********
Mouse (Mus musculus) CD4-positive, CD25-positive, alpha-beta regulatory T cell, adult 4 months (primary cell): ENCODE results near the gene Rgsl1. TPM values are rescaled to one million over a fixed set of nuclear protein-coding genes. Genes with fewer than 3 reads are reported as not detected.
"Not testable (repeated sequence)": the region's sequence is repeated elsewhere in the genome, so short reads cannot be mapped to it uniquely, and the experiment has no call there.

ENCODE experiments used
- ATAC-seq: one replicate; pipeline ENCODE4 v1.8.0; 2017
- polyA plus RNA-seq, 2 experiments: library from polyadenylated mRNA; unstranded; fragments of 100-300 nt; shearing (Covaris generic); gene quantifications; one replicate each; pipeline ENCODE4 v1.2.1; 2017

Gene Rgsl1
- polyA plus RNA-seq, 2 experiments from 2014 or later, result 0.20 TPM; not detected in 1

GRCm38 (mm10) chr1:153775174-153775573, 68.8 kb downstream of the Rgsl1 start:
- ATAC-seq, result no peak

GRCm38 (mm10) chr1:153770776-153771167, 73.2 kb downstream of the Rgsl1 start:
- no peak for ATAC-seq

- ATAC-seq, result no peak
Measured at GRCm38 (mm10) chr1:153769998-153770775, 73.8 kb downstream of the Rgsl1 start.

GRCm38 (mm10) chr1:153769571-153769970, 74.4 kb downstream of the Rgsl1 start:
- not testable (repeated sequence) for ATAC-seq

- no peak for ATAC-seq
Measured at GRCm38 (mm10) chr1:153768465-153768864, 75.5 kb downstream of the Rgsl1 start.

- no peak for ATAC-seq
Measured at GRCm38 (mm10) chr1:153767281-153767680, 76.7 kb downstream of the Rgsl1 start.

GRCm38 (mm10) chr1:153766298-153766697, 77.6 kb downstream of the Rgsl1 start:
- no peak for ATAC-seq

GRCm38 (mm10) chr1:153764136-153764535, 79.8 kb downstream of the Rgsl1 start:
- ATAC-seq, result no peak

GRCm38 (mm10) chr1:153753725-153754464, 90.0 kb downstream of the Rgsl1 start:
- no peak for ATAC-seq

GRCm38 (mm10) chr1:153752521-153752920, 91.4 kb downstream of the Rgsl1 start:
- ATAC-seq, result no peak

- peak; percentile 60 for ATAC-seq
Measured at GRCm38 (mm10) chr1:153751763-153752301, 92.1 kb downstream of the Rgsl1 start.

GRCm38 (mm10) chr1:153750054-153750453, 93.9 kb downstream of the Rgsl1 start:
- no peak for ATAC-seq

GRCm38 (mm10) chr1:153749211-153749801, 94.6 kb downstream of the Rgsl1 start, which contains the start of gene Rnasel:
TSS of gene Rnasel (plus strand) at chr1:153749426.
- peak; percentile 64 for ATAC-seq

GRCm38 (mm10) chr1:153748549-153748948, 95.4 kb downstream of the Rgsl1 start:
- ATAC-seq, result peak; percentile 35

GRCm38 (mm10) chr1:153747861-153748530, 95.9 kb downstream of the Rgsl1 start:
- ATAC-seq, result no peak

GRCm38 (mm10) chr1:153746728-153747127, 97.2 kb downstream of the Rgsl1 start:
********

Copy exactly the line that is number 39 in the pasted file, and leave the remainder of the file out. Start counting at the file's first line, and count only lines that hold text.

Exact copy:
GRCm38 (mm10) chr1:153746728-153747127, 97.2 kb downstream of the Rgsl1 start: